The Canadian Press 3 minute read Preview

Flood fears easing in southern Manitoba

The Canadian Press 3 minute read Thursday, Jul. 10, 2014

WINNIPEG - Flood fears were easing in much of southern Manitoba Thursday, as the Assiniboine River started to subside near Portage la Prairie.

"We have hit crest, the waters are declining. The good news really is the degree to which the preparation certainly is paying off," the province's Emergency Measures Minister Steve Ashton said six days after the province declared a state of emergency and called in the military.

Since last Friday, hundreds of thousands of sandbags have been placed around homes. Dikes and riverbanks were reinforced and monitored with high-tech surveillance equipment. Across the province, more than 700 people were forced out of their homes — the vast majority as a precaution due to the possibility their local roads might be washed out.

As the river crested near Portage overnight, both the Assiniboine River and the Portage diversion, a channel that diverts excess water from the river to Lake Manitoba, were near capacity. A small leak in a bank on the Assiniboine was detected and fixed, but other than that, the defences held. Evacuation orders in Delta Beach north of Portage la Prairie were lifted Thursday morning.

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Thursday, Jul. 10, 2014

The swollen Assiniboine River covers farmland near Brandon, Man. on Sunday, July 6, 2014. THE CANADIAN PRESS/Tim Smith

Farm groups urge long-term solution to floods

Jennifer Graham, The Canadian Press 3 minute read Preview

Farm groups urge long-term solution to floods

Jennifer Graham, The Canadian Press 3 minute read Thursday, Jul. 10, 2014

REGINA - Farm groups say Manitoba, Saskatchewan and neighbouring U.S. states need to work together on a long-term solution to flooding.

Doug Chorney, with Keystone Agricultural Producers, said it's one thing if a farmer has to deal with too much water on his land, but the problem is worse if water is also coming from 100 farms upstream.

Chorney suggests there should be more structures built to store water and points to work being done by the Red River Basin Commission in North Dakota.

"It's deliberate storage of water to not only protect local residents, but also reduce the flow of water during peak floods at the Canadian border by 20 per cent," Chorney said from Brandon, where members of Manitoba's Keystone group met Thursday to talk about the recent flooding.

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Thursday, Jul. 10, 2014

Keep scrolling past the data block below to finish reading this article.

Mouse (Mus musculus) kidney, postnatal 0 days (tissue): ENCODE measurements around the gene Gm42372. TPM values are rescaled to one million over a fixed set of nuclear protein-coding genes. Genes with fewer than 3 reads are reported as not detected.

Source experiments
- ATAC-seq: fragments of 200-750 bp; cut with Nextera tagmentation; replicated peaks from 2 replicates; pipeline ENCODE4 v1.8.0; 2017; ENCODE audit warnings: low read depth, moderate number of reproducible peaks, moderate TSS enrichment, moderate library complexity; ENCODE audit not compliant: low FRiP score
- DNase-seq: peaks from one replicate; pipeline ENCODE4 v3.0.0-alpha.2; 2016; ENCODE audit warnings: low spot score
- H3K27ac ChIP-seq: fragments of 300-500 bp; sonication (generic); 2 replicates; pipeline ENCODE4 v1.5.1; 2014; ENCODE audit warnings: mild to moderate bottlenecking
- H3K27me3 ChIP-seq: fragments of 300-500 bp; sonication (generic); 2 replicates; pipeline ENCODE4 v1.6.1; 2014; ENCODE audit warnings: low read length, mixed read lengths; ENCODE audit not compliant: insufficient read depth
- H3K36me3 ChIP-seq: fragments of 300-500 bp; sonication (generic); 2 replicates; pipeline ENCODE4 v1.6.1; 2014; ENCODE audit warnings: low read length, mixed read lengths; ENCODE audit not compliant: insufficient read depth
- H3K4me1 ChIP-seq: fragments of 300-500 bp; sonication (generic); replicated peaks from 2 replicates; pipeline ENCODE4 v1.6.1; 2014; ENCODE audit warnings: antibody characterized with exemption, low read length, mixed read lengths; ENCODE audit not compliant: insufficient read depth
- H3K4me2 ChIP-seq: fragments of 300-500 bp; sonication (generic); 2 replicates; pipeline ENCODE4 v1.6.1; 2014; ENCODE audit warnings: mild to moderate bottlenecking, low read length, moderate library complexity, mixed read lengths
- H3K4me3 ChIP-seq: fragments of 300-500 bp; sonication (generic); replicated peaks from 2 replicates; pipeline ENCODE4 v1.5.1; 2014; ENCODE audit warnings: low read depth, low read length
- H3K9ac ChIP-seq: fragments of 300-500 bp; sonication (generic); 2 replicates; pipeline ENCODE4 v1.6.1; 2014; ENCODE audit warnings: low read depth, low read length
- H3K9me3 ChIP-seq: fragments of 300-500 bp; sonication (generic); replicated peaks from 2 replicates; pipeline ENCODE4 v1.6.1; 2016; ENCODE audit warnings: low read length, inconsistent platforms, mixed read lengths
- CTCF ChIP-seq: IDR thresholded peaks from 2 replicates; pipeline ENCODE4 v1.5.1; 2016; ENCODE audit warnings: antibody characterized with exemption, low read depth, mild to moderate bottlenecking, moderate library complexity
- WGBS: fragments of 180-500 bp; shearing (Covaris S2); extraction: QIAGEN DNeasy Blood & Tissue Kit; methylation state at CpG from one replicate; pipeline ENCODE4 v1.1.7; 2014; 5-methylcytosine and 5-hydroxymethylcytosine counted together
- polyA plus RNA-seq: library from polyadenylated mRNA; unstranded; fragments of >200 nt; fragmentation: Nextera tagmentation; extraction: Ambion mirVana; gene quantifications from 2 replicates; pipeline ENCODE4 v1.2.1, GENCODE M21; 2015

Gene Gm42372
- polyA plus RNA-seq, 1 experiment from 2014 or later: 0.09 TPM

REGINA - Farm groups say Manitoba, Saskatchewan and neighbouring U.S. states need to work together on a long-term solution to flooding.

Doug Chorney, with Keystone Agricultural Producers, said it's one thing if a farmer has to deal with too much water on his land, but the problem is worse if water is also coming from 100 farms upstream.

Chorney suggests there should be more structures built to store water and points to work being done by the Red River Basin Commission in North Dakota.

"It's deliberate storage of water to not only protect local residents, but also reduce the flow of water during peak floods at the Canadian border by 20 per cent," Chorney said from Brandon, where members of Manitoba's Keystone group met Thursday to talk about the recent flooding.

Politics in the flood zone

Bruce Owen 2 minute read Preview

Politics in the flood zone

Bruce Owen 2 minute read Thursday, Jul. 10, 2014

Damned if you do and damned if you don't.

It's a lesson for any politician who wants to stick their neck out and be seen in the flood zone.

There's a good way to do it and a bad way to do it.

First the good.

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Thursday, Jul. 10, 2014

Damned if you do and damned if you don't.

It's a lesson for any politician who wants to stick their neck out and be seen in the flood zone.

There's a good way to do it and a bad way to do it.

First the good.

Living in isolation

Mary Agnes Welch 5 minute read Preview

Living in isolation

Mary Agnes Welch 5 minute read Thursday, Jul. 10, 2014

SHOAL LAKE 40 FIRST NATION — The first time Linda Redsky fell through the ice, she was heading back to her island reserve after a day in Kenora.

“I remember being under the water because it was a really clear night, and I could see the ice floating around above me, and I could see the stars,” she said. “I kept grabbing at the ice but it just kept breaking.”

Redsky’s husband, who’d gone to town with her, lay down across the ice, shimmied out to the hole and hauled her out. Then the two crawled the rest of the way to the shores of Shoal Lake 40 First Nation.